It's like something out of a movie!
Michael Lorber, the former star agent of Million Dollar Listing New York, is opening up about one of the scariest experiences of his life: he was the victim of a virtual kidnapping plot.
Speaking to New York Post's Page Six in Thursday's edition, Michael revealed a phony plot he was involved in last month, where extortionists claimed they were holding his brother for ransom, and demanding Michael pay them $2,000 in cash.
The details, according to Michael: the agent received a call from a blocked number in December, where the caller claimed his brother, Brian, had been in a car accident. He had been kidnapped and the callers demanded money for his safe return. If Michael didn't come forward with the ransom, Brian would be killed.
"It was the worst experience of my life," Michael told Page Six. "They told me Brian had been in a car accident, they'd kidnapped him, broken his hand, and I needed to meet them with $2,000 in cash to pay for the damage to their car. They said they had his cellphone and they'd shoot him in the head if I called him."
Michael continued: "They said I had to stay on the phone, and if I dropped the call they'd immediately shoot my brother. They said once they heard my car starting, they'd tell me where to meet with the money."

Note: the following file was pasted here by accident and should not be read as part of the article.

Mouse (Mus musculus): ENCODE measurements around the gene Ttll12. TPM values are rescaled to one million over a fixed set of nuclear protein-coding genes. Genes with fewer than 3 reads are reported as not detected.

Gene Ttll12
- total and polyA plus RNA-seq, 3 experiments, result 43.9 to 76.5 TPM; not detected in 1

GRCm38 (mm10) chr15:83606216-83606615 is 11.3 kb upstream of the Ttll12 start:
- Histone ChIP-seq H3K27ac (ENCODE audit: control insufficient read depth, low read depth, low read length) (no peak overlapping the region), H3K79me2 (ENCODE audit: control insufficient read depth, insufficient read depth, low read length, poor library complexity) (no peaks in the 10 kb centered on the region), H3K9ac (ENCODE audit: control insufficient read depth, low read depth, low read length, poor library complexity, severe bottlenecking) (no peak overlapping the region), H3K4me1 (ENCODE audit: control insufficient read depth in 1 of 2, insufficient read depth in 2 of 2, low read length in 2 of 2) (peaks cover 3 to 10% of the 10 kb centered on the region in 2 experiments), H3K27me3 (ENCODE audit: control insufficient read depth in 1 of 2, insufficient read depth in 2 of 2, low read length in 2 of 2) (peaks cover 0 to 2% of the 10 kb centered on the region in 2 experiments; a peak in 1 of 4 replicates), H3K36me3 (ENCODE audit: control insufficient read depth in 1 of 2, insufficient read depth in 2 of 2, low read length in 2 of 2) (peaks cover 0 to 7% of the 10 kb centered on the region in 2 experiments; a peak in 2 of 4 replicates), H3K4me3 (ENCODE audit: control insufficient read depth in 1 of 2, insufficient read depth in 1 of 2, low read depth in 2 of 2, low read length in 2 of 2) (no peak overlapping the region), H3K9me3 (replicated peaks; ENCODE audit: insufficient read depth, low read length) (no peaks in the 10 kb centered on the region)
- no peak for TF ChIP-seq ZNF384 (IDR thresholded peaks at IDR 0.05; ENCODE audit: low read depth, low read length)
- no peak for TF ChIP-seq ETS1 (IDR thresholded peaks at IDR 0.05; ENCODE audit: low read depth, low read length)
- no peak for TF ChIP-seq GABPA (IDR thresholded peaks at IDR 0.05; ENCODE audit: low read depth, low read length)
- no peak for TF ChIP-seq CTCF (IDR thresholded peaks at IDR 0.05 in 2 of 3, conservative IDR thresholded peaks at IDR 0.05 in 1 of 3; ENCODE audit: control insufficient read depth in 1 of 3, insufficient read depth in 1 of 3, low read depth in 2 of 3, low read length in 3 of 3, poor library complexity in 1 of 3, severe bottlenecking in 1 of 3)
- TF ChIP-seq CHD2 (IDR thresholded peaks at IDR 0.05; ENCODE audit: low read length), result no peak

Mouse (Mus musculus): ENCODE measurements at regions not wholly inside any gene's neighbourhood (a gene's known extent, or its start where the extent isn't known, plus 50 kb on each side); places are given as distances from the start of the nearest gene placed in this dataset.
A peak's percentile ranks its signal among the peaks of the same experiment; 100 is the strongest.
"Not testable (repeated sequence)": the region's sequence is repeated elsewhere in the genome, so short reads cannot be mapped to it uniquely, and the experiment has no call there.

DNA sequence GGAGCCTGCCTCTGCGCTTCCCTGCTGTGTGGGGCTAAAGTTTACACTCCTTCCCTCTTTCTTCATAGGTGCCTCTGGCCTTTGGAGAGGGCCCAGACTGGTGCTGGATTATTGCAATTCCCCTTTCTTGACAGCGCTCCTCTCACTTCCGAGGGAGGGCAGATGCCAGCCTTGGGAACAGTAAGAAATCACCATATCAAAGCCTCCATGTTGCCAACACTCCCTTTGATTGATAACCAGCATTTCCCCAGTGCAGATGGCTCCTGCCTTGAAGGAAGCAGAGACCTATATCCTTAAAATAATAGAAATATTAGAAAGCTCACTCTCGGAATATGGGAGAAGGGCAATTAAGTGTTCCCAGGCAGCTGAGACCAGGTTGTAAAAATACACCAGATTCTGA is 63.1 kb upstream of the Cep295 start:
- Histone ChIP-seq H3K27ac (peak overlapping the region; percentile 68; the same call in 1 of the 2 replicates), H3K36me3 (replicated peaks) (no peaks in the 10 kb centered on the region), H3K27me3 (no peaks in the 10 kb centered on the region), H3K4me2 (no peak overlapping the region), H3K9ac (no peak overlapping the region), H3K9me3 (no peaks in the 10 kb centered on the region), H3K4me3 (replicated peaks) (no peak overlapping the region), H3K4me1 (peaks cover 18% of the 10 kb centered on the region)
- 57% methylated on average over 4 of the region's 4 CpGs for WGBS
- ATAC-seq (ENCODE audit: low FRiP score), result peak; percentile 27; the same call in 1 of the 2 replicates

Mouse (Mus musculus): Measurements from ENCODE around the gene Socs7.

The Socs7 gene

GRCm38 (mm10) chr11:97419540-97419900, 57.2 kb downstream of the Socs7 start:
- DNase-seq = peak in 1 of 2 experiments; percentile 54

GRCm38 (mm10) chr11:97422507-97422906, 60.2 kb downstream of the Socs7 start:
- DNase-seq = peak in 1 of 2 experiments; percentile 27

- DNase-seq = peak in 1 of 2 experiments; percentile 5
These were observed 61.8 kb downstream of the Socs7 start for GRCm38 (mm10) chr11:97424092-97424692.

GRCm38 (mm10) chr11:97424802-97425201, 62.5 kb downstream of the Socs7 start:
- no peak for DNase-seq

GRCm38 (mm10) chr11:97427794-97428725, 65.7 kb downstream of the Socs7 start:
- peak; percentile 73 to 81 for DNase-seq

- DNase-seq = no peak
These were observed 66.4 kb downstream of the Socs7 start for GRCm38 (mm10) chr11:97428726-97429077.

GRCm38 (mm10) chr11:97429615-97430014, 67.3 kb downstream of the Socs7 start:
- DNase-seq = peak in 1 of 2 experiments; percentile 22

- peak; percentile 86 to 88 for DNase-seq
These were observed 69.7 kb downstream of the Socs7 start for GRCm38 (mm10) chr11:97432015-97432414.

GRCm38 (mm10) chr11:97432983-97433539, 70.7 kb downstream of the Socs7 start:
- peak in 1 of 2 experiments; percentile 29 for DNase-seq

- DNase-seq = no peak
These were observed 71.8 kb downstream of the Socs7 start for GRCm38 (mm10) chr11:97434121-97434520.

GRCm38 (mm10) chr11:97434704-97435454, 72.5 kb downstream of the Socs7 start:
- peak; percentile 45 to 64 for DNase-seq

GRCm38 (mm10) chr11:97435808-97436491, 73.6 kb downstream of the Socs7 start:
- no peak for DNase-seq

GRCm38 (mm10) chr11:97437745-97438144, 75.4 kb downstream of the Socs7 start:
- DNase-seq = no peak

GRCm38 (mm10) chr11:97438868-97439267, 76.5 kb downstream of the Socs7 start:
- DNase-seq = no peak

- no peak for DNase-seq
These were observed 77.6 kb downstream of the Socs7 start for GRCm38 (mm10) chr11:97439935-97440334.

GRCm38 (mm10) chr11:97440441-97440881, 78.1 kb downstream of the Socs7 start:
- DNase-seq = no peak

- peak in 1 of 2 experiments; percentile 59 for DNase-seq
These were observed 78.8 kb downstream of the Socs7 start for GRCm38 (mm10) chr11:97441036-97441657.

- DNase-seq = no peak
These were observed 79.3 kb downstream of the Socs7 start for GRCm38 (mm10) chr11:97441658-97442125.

It was the worst experience of my life...they said they'd shoot my brother in the head.
How did he avoid falling prey to the scheme? Michael said he slipped a note to an assistant who called the brother on another line. "Thankfully, he was in his office and he was fine," he said. "But even when I confronted them on the phone, they still threatened to kill him. Thank God I didn't go and meet them."
The Post says this type of scheme has become so common in New York City, "the FBI and NYPD have just issued a public alert," the paper reports. "The FBI said callers try to convince a victim that a relative has been in a car accident with a member of the gang and demand a ransom, though no kidnapping has taken place."
Quoting FBI Assistant Director in Charge of the New York Field Office, the Post reports, "'This is a scheme that takes advantage of some of the most vulnerable people in New York City.'"
Thankfully, Michael was not one of them.
[Source: New York Post]